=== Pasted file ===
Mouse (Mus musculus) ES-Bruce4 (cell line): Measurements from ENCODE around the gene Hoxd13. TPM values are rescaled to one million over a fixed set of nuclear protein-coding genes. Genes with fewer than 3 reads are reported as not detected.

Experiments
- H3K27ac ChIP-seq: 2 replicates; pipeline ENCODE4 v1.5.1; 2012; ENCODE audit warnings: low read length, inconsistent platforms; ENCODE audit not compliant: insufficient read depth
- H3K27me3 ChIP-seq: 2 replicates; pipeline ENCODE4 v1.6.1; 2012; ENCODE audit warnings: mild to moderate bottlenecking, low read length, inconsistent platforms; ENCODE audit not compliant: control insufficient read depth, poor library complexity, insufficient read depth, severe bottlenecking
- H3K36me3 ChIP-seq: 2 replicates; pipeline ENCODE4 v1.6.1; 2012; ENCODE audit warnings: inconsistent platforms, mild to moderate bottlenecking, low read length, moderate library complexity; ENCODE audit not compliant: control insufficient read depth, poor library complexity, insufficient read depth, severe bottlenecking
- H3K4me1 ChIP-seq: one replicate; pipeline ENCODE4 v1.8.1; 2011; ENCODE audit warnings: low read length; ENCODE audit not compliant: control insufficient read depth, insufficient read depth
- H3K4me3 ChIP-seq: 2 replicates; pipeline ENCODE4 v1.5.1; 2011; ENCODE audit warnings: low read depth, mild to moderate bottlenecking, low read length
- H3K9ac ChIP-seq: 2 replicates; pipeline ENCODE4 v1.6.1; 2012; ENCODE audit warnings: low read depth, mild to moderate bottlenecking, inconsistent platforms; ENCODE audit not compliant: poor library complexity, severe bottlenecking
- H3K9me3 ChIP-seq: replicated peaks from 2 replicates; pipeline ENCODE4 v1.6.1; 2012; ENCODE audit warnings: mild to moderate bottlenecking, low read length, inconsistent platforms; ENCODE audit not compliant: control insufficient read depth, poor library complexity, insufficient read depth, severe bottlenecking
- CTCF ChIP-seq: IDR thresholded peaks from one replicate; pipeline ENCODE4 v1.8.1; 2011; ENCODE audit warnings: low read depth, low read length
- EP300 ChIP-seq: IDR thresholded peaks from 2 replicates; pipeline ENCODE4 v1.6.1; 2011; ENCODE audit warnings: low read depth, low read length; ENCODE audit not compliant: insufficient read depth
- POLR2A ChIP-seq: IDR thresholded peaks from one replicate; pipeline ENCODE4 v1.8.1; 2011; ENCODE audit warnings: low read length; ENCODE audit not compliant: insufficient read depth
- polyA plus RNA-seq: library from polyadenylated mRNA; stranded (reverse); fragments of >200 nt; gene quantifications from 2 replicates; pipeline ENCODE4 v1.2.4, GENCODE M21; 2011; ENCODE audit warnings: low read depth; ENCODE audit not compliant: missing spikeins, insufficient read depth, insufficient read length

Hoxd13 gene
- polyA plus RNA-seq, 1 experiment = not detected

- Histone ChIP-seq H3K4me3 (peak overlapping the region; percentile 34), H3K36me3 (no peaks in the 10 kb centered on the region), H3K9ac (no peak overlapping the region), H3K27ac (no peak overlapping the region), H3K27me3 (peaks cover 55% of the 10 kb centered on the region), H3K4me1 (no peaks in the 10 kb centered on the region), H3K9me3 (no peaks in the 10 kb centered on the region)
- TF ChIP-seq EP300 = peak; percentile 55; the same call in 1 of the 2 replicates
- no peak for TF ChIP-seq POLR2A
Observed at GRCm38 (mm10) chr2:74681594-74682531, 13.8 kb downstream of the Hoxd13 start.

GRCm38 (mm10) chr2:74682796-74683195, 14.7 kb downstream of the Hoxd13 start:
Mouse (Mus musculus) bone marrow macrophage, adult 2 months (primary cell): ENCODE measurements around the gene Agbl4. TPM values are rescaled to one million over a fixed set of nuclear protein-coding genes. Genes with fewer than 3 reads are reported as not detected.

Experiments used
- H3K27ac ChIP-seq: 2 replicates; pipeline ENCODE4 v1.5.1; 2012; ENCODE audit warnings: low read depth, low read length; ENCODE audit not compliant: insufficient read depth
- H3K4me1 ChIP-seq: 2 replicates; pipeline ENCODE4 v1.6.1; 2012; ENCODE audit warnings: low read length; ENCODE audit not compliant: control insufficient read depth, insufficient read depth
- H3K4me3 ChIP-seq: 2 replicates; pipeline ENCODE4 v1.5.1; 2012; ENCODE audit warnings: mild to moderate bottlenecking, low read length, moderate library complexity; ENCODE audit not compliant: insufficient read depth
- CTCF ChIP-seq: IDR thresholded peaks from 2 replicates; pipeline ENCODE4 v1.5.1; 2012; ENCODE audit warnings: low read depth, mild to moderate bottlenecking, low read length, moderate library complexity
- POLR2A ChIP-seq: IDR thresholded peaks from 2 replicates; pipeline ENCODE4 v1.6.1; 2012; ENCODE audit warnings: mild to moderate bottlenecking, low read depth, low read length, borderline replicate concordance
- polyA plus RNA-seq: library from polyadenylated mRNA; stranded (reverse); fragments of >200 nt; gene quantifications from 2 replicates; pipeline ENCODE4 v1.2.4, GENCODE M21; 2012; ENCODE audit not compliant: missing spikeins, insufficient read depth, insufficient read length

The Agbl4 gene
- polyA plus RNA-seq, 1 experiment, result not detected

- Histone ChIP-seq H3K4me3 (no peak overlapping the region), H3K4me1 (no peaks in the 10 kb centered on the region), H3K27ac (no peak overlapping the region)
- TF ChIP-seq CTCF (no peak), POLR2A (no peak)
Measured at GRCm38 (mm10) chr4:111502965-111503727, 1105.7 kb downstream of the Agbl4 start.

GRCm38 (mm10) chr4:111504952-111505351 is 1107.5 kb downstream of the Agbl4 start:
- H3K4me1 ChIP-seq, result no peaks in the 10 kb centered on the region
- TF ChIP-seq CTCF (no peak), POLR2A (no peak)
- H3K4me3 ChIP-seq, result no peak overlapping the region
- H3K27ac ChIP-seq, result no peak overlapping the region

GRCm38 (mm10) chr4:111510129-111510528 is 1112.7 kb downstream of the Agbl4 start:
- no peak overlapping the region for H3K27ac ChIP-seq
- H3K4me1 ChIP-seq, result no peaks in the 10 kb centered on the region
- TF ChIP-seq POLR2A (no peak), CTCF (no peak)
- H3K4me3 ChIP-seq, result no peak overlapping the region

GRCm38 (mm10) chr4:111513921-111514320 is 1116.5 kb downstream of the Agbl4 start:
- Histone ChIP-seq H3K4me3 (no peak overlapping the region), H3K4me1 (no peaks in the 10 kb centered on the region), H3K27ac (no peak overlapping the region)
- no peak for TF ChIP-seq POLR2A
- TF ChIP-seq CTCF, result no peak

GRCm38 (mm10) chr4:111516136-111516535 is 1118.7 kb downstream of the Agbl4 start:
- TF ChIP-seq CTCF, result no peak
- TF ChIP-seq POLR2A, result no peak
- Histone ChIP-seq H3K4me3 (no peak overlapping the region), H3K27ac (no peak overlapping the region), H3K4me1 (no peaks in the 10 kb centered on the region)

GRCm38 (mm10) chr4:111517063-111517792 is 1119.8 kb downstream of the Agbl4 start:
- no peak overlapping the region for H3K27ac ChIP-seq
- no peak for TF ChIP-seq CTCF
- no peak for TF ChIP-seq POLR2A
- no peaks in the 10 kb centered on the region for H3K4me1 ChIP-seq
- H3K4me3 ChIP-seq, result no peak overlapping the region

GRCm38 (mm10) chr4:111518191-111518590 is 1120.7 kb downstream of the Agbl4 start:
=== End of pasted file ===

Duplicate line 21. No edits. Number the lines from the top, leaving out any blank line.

Mouse (Mus musculus) bone marrow macrophage, adult 2 months (primary cell): ENCODE measurements around the gene Agbl4. TPM values are rescaled to one million over a fixed set of nuclear protein-coding genes. Genes with fewer than 3 reads are reported as not detected.